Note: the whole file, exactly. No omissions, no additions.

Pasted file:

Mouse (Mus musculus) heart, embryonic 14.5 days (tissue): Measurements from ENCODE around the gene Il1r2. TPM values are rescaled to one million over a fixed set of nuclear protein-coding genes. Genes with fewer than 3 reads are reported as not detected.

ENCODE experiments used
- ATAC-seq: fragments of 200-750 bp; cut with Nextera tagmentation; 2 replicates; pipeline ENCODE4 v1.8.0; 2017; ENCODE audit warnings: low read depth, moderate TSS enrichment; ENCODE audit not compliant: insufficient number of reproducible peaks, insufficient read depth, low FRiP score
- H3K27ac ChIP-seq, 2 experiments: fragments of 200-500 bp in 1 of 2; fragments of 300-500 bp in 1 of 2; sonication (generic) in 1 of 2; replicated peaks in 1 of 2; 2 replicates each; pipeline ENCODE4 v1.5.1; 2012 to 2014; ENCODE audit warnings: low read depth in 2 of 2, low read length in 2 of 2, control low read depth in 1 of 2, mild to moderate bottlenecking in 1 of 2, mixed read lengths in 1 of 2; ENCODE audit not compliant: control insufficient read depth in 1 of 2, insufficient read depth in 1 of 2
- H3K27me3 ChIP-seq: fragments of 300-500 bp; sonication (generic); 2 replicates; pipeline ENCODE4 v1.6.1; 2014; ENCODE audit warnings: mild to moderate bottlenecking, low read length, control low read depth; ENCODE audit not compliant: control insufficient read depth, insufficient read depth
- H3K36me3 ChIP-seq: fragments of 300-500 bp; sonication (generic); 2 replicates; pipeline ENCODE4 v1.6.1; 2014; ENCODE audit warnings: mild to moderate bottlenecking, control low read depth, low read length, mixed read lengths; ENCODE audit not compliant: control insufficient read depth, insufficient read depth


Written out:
Mouse (Mus musculus) heart, embryonic 14.5 days (tissue): Measurements from ENCODE around the gene Il1r2. TPM values are rescaled to one million over a fixed set of nuclear protein-coding genes. Genes with fewer than 3 reads are reported as not detected.

ENCODE experiments used
- ATAC-seq: fragments of 200-750 bp; cut with Nextera tagmentation; 2 replicates; pipeline ENCODE4 v1.8.0; 2017; ENCODE audit warnings: low read depth, moderate TSS enrichment; ENCODE audit not compliant: insufficient number of reproducible peaks, insufficient read depth, low FRiP score
- H3K27ac ChIP-seq, 2 experiments: fragments of 200-500 bp in 1 of 2; fragments of 300-500 bp in 1 of 2; sonication (generic) in 1 of 2; replicated peaks in 1 of 2; 2 replicates each; pipeline ENCODE4 v1.5.1; 2012 to 2014; ENCODE audit warnings: low read depth in 2 of 2, low read length in 2 of 2, control low read depth in 1 of 2, mild to moderate bottlenecking in 1 of 2, mixed read lengths in 1 of 2; ENCODE audit not compliant: control insufficient read depth in 1 of 2, insufficient read depth in 1 of 2
- H3K27me3 ChIP-seq: fragments of 300-500 bp; sonication (generic); 2 replicates; pipeline ENCODE4 v1.6.1; 2014; ENCODE audit warnings: mild to moderate bottlenecking, low read length, control low read depth; ENCODE audit not compliant: control insufficient read depth, insufficient read depth
- H3K36me3 ChIP-seq: fragments of 300-500 bp; sonication (generic); 2 replicates; pipeline ENCODE4 v1.6.1; 2014; ENCODE audit warnings: mild to moderate bottlenecking, control low read depth, low read length, mixed read lengths; ENCODE audit not compliant: control insufficient read depth, insufficient read depth